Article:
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Friday, 17 February 2012

Engineers on the Canterbury earthquakes and building earthquake-resilient cities

The Science Media Centre blog has a Q&A session with earthquake engineering specialists.

The topics covered are:
  • What is an earthquake-prone building?
  • How do they vary in terms of factors causing their “prone-ness”?
  • In the wake of the quakes and the current commission, can we expect to see the building code or enforcement changed?
  • What possible areas of the code might be focused on in future review of the legislation?
  • Why does it take so long to analyse a building? What does it involve?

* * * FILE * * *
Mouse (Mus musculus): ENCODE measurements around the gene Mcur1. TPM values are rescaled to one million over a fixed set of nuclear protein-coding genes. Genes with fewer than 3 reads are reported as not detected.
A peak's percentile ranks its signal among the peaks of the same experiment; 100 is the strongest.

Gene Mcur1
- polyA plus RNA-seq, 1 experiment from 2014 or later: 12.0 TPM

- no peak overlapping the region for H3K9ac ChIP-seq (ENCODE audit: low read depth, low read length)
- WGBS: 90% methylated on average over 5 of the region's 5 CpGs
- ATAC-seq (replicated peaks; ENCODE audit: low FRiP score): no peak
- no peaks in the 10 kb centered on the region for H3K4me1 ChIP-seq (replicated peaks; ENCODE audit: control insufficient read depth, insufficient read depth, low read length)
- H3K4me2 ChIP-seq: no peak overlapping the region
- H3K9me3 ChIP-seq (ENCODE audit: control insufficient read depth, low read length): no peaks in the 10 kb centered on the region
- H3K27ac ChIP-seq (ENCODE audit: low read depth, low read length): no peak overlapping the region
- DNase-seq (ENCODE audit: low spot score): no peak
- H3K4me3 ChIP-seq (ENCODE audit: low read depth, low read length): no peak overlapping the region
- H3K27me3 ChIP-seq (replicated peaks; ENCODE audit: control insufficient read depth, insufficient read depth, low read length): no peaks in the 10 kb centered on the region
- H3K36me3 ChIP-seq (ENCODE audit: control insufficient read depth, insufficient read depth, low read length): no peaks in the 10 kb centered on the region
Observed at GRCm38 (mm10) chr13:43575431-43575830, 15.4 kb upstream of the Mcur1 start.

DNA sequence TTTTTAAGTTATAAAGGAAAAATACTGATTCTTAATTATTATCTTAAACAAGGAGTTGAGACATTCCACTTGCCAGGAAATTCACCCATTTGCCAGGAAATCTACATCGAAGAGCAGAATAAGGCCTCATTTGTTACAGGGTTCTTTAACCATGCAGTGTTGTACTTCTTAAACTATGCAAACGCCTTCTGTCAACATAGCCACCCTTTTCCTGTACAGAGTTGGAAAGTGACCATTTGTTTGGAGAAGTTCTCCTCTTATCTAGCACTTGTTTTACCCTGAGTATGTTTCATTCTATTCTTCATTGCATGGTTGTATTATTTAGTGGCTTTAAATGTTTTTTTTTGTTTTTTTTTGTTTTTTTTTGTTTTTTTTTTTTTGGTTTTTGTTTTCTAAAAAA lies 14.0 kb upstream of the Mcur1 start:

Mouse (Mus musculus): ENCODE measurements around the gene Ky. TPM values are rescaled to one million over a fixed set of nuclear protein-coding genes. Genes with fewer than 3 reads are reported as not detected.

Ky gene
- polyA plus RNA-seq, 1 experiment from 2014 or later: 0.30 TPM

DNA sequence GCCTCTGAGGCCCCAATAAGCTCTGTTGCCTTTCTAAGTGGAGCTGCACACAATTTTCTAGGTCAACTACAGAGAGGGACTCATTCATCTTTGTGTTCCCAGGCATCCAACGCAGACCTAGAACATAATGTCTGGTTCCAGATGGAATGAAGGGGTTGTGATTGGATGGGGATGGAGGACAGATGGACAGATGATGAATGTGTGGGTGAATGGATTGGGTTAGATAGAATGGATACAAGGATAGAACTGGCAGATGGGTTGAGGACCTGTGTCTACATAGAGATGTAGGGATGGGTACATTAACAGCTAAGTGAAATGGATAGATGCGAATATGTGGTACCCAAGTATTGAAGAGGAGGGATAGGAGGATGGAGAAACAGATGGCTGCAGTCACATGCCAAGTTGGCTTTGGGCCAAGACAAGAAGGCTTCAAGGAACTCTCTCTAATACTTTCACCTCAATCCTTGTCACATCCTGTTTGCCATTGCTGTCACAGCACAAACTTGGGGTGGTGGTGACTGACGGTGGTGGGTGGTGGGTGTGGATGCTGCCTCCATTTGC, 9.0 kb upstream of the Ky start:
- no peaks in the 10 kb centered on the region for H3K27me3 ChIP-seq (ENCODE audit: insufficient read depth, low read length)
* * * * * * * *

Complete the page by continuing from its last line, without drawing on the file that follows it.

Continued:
• What are some of the ways a building which is earthquake prone can be brought up to a higher standard?
  • To what extent will the strong ground motions recorded in the Christchurch earthquakes lead to changes in New Zealand’s building code?
  • Has enough been learned in engineering terms to reduce the damage that liquefaction and lateral spreading does to foundations of structures?
  • And if sea levels rise 2m over the current century, will the higher water table increase the risks of liquefaction in Christchurch or Wellington?
  • Should households pay insurance premiums based on the perceived seismic risk of their site, the anticipated performance of their house design, and the risk that the suburb around them may be abandoned even if their specific house survives?
  • Should homeowners be rebuilding to a standard which will enable their homes to perform much better in the next big quake – such as a major shake on the Alpine Fault – rather than simply suffering exactly the same damage all over again?
The blog is here

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